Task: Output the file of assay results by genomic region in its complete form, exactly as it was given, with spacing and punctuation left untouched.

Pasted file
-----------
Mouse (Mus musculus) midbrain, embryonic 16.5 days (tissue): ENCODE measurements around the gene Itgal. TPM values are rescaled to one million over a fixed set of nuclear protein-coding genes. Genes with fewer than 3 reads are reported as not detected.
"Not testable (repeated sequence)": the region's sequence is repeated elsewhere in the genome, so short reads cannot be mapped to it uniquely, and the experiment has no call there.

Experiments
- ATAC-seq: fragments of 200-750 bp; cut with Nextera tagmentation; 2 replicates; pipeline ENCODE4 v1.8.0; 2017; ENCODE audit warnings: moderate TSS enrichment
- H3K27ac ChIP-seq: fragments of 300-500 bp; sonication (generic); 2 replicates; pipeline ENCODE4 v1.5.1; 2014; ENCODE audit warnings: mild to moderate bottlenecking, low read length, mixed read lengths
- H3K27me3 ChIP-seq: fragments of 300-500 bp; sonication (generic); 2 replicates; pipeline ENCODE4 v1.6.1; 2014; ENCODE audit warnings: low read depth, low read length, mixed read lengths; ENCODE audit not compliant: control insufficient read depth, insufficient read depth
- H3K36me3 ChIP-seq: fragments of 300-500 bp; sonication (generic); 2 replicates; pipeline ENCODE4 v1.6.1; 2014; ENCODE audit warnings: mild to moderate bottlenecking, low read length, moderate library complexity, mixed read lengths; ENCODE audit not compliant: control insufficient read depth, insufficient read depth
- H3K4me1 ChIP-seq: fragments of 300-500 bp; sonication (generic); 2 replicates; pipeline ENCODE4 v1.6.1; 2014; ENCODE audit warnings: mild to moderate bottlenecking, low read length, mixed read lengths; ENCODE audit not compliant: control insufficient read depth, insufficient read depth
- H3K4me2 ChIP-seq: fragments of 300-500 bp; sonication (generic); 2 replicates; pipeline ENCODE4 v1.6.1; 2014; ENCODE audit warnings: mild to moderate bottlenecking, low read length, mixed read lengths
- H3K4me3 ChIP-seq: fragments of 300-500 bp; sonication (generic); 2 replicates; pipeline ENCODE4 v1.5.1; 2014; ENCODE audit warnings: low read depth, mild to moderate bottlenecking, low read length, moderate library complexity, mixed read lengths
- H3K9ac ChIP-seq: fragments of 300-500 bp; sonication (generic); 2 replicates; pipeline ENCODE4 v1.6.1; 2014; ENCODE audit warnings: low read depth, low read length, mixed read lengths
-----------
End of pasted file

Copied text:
Mouse (Mus musculus) midbrain, embryonic 16.5 days (tissue): ENCODE measurements around the gene Itgal. TPM values are rescaled to one million over a fixed set of nuclear protein-coding genes. Genes with fewer than 3 reads are reported as not detected.
"Not testable (repeated sequence)": the region's sequence is repeated elsewhere in the genome, so short reads cannot be mapped to it uniquely, and the experiment has no call there.

Experiments
- ATAC-seq: fragments of 200-750 bp; cut with Nextera tagmentation; 2 replicates; pipeline ENCODE4 v1.8.0; 2017; ENCODE audit warnings: moderate TSS enrichment
- H3K27ac ChIP-seq: fragments of 300-500 bp; sonication (generic); 2 replicates; pipeline ENCODE4 v1.5.1; 2014; ENCODE audit warnings: mild to moderate bottlenecking, low read length, mixed read lengths
- H3K27me3 ChIP-seq: fragments of 300-500 bp; sonication (generic); 2 replicates; pipeline ENCODE4 v1.6.1; 2014; ENCODE audit warnings: low read depth, low read length, mixed read lengths; ENCODE audit not compliant: control insufficient read depth, insufficient read depth
- H3K36me3 ChIP-seq: fragments of 300-500 bp; sonication (generic); 2 replicates; pipeline ENCODE4 v1.6.1; 2014; ENCODE audit warnings: mild to moderate bottlenecking, low read length, moderate library complexity, mixed read lengths; ENCODE audit not compliant: control insufficient read depth, insufficient read depth
- H3K4me1 ChIP-seq: fragments of 300-500 bp; sonication (generic); 2 replicates; pipeline ENCODE4 v1.6.1; 2014; ENCODE audit warnings: mild to moderate bottlenecking, low read length, mixed read lengths; ENCODE audit not compliant: control insufficient read depth, insufficient read depth
- H3K4me2 ChIP-seq: fragments of 300-500 bp; sonication (generic); 2 replicates; pipeline ENCODE4 v1.6.1; 2014; ENCODE audit warnings: mild to moderate bottlenecking, low read length, mixed read lengths
- H3K4me3 ChIP-seq: fragments of 300-500 bp; sonication (generic); 2 replicates; pipeline ENCODE4 v1.5.1; 2014; ENCODE audit warnings: low read depth, mild to moderate bottlenecking, low read length, moderate library complexity, mixed read lengths
- H3K9ac ChIP-seq: fragments of 300-500 bp; sonication (generic); 2 replicates; pipeline ENCODE4 v1.6.1; 2014; ENCODE audit warnings: low read depth, low read length, mixed read lengths